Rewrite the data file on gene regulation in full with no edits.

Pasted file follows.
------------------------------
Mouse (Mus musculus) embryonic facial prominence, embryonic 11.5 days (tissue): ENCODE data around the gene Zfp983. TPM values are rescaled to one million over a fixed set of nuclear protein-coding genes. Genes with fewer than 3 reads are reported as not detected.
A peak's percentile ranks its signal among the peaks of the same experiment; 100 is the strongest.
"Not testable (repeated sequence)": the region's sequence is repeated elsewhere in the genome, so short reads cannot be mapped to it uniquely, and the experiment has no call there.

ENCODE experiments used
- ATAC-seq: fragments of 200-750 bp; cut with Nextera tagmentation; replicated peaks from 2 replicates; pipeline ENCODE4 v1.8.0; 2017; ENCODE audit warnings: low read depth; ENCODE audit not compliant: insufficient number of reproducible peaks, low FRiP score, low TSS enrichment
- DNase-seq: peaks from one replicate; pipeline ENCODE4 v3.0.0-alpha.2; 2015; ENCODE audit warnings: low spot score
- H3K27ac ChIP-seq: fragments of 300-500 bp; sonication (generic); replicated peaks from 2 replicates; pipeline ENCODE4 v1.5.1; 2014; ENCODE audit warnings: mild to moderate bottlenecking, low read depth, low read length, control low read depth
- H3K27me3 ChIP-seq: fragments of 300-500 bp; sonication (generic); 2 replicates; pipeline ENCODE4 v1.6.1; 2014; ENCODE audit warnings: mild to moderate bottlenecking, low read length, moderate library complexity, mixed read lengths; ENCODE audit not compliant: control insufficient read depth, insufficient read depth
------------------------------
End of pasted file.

Mouse (Mus musculus) embryonic facial prominence, embryonic 11.5 days (tissue): ENCODE data around the gene Zfp983. TPM values are rescaled to one million over a fixed set of nuclear protein-coding genes. Genes with fewer than 3 reads are reported as not detected.
A peak's percentile ranks its signal among the peaks of the same experiment; 100 is the strongest.
"Not testable (repeated sequence)": the region's sequence is repeated elsewhere in the genome, so short reads cannot be mapped to it uniquely, and the experiment has no call there.

ENCODE experiments used
- ATAC-seq: fragments of 200-750 bp; cut with Nextera tagmentation; replicated peaks from 2 replicates; pipeline ENCODE4 v1.8.0; 2017; ENCODE audit warnings: low read depth; ENCODE audit not compliant: insufficient number of reproducible peaks, low FRiP score, low TSS enrichment
- DNase-seq: peaks from one replicate; pipeline ENCODE4 v3.0.0-alpha.2; 2015; ENCODE audit warnings: low spot score
- H3K27ac ChIP-seq: fragments of 300-500 bp; sonication (generic); replicated peaks from 2 replicates; pipeline ENCODE4 v1.5.1; 2014; ENCODE audit warnings: mild to moderate bottlenecking, low read depth, low read length, control low read depth
- H3K27me3 ChIP-seq: fragments of 300-500 bp; sonication (generic); 2 replicates; pipeline ENCODE4 v1.6.1; 2014; ENCODE audit warnings: mild to moderate bottlenecking, low read length, moderate library complexity, mixed read lengths; ENCODE audit not compliant: control insufficient read depth, insufficient read depth